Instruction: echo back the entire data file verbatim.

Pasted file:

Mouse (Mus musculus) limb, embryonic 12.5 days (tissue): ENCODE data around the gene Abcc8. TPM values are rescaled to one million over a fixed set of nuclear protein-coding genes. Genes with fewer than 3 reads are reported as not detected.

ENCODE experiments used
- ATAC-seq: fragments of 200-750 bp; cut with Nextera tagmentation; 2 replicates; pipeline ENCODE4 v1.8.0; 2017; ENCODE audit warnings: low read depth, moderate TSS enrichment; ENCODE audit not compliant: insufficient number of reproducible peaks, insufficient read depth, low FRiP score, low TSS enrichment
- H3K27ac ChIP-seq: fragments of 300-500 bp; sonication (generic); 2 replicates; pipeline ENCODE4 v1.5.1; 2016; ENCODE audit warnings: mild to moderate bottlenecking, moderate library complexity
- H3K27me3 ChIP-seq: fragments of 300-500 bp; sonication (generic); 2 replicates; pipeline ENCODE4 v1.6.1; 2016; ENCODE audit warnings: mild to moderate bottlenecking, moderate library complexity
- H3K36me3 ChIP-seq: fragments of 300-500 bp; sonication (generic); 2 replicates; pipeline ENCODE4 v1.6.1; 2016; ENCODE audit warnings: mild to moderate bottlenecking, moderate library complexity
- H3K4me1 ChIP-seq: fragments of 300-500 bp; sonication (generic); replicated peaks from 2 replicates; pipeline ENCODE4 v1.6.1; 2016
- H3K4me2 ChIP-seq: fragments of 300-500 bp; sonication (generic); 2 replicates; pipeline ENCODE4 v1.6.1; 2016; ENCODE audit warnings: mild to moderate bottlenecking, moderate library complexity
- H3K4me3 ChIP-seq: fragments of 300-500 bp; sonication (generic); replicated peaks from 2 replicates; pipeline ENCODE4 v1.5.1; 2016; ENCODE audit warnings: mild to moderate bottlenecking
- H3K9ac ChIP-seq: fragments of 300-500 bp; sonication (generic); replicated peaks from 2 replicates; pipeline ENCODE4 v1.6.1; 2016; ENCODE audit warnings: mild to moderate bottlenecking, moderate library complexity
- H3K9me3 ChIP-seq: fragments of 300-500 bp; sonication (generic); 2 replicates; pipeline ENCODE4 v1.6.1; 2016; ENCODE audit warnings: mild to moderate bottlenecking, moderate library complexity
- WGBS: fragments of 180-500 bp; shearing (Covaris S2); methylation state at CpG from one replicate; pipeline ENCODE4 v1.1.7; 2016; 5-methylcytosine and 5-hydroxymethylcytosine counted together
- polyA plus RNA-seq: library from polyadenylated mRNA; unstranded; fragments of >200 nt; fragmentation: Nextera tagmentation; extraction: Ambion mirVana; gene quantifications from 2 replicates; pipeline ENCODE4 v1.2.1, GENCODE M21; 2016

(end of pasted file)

Mouse (Mus musculus) limb, embryonic 12.5 days (tissue): ENCODE data around the gene Abcc8. TPM values are rescaled to one million over a fixed set of nuclear protein-coding genes. Genes with fewer than 3 reads are reported as not detected.

ENCODE experiments used
- ATAC-seq: fragments of 200-750 bp; cut with Nextera tagmentation; 2 replicates; pipeline ENCODE4 v1.8.0; 2017; ENCODE audit warnings: low read depth, moderate TSS enrichment; ENCODE audit not compliant: insufficient number of reproducible peaks, insufficient read depth, low FRiP score, low TSS enrichment
- H3K27ac ChIP-seq: fragments of 300-500 bp; sonication (generic); 2 replicates; pipeline ENCODE4 v1.5.1; 2016; ENCODE audit warnings: mild to moderate bottlenecking, moderate library complexity
- H3K27me3 ChIP-seq: fragments of 300-500 bp; sonication (generic); 2 replicates; pipeline ENCODE4 v1.6.1; 2016; ENCODE audit warnings: mild to moderate bottlenecking, moderate library complexity
- H3K36me3 ChIP-seq: fragments of 300-500 bp; sonication (generic); 2 replicates; pipeline ENCODE4 v1.6.1; 2016; ENCODE audit warnings: mild to moderate bottlenecking, moderate library complexity
- H3K4me1 ChIP-seq: fragments of 300-500 bp; sonication (generic); replicated peaks from 2 replicates; pipeline ENCODE4 v1.6.1; 2016
- H3K4me2 ChIP-seq: fragments of 300-500 bp; sonication (generic); 2 replicates; pipeline ENCODE4 v1.6.1; 2016; ENCODE audit warnings: mild to moderate bottlenecking, moderate library complexity
- H3K4me3 ChIP-seq: fragments of 300-500 bp; sonication (generic); replicated peaks from 2 replicates; pipeline ENCODE4 v1.5.1; 2016; ENCODE audit warnings: mild to moderate bottlenecking
- H3K9ac ChIP-seq: fragments of 300-500 bp; sonication (generic); replicated peaks from 2 replicates; pipeline ENCODE4 v1.6.1; 2016; ENCODE audit warnings: mild to moderate bottlenecking, moderate library complexity
- H3K9me3 ChIP-seq: fragments of 300-500 bp; sonication (generic); 2 replicates; pipeline ENCODE4 v1.6.1; 2016; ENCODE audit warnings: mild to moderate bottlenecking, moderate library complexity
- WGBS: fragments of 180-500 bp; shearing (Covaris S2); methylation state at CpG from one replicate; pipeline ENCODE4 v1.1.7; 2016; 5-methylcytosine and 5-hydroxymethylcytosine counted together
- polyA plus RNA-seq: library from polyadenylated mRNA; unstranded; fragments of >200 nt; fragmentation: Nextera tagmentation; extraction: Ambion mirVana; gene quantifications from 2 replicates; pipeline ENCODE4 v1.2.1, GENCODE M21; 2016